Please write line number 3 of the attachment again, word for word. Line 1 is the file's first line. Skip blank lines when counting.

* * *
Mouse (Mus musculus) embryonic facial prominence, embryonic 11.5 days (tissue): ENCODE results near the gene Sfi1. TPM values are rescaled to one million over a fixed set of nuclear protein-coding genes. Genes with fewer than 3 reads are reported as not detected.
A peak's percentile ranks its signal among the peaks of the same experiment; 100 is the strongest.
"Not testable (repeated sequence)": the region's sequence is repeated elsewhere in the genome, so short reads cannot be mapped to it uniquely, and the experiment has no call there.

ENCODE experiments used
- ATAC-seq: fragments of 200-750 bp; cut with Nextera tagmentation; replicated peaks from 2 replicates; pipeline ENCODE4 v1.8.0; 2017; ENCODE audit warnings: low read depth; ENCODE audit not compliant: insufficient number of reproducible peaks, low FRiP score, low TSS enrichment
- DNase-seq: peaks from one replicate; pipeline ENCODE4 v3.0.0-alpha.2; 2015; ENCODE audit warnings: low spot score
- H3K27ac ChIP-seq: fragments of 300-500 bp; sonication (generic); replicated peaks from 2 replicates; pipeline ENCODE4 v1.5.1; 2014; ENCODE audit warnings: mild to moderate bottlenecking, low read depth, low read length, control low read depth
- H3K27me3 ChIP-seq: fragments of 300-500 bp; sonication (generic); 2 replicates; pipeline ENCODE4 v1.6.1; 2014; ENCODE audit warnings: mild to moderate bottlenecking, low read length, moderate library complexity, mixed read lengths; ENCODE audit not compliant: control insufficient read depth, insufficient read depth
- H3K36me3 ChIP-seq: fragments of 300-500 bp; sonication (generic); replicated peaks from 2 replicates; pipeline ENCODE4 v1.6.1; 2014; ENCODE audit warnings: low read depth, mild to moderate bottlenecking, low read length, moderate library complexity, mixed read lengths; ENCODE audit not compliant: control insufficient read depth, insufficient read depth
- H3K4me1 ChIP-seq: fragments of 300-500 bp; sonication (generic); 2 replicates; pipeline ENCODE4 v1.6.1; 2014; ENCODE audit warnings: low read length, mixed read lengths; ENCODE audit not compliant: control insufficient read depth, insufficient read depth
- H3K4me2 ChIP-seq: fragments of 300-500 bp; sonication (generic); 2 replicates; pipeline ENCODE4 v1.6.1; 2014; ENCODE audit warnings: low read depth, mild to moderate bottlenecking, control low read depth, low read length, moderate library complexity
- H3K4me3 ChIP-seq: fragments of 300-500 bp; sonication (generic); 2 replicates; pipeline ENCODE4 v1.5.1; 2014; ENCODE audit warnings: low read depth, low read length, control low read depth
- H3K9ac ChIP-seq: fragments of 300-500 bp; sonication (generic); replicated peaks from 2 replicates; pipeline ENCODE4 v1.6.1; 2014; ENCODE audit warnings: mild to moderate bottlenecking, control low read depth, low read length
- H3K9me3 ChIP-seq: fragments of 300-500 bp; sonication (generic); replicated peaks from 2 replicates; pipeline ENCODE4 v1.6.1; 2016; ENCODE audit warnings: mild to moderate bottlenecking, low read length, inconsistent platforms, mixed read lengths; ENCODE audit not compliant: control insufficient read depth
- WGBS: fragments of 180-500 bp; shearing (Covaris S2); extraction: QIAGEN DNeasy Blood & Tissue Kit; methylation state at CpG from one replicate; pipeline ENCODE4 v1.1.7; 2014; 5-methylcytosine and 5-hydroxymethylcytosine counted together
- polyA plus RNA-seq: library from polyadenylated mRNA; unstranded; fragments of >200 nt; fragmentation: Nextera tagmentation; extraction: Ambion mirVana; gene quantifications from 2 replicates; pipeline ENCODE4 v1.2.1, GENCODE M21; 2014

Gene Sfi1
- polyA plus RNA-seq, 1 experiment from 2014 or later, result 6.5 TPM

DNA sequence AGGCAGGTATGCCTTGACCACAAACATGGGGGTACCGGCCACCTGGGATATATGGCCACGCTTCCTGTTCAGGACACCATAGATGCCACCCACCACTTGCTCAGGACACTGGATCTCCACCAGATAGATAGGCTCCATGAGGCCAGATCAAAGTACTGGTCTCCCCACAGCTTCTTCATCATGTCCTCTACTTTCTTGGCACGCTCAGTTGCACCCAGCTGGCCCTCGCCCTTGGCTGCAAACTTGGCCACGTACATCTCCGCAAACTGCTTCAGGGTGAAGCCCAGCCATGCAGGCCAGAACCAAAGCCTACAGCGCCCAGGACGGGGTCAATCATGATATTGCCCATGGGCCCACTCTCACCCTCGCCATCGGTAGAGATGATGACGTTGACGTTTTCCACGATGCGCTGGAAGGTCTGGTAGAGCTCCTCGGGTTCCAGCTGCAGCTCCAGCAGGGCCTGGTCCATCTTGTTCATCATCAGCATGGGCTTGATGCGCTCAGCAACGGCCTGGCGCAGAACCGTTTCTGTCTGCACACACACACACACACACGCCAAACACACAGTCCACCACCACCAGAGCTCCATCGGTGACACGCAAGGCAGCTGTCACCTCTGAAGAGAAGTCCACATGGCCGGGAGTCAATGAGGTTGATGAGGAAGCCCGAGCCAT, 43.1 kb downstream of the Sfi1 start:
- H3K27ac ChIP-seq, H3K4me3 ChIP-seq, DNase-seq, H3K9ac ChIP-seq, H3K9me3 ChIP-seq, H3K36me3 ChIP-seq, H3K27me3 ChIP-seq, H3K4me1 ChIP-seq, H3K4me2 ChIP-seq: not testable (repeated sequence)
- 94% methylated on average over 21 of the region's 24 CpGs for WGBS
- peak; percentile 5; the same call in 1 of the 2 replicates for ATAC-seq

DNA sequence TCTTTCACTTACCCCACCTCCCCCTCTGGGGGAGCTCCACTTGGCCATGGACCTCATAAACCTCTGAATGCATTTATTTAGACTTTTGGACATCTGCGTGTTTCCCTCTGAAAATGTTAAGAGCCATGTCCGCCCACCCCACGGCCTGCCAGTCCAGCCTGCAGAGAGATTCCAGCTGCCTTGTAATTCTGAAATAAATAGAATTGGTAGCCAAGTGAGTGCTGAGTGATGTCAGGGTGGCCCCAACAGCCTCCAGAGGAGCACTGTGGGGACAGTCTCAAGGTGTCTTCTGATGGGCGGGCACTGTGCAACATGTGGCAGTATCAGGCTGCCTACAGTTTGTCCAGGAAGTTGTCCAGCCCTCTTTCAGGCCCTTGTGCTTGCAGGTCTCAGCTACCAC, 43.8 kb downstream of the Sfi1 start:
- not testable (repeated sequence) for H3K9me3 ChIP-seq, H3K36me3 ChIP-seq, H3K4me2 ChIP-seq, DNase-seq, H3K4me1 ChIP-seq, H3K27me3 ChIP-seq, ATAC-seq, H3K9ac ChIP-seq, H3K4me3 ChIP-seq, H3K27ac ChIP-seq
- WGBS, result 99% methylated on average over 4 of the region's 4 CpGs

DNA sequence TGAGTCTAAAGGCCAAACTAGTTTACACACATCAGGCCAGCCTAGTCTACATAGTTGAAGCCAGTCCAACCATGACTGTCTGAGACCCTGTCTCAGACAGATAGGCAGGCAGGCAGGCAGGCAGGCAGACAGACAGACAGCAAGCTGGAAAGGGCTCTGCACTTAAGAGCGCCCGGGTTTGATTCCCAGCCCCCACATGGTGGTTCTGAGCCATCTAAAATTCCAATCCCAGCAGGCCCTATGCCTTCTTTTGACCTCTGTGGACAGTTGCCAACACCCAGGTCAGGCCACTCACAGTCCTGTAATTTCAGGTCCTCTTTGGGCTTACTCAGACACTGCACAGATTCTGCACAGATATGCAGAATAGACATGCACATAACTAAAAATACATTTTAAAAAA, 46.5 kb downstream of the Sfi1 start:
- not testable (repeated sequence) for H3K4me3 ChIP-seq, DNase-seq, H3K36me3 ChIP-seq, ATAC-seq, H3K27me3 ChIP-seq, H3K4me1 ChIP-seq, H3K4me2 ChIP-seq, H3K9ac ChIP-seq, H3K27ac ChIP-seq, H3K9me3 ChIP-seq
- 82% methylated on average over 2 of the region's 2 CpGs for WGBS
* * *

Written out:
"Not testable (repeated sequence)": the region's sequence is repeated elsewhere in the genome, so short reads cannot be mapped to it uniquely, and the experiment has no call there.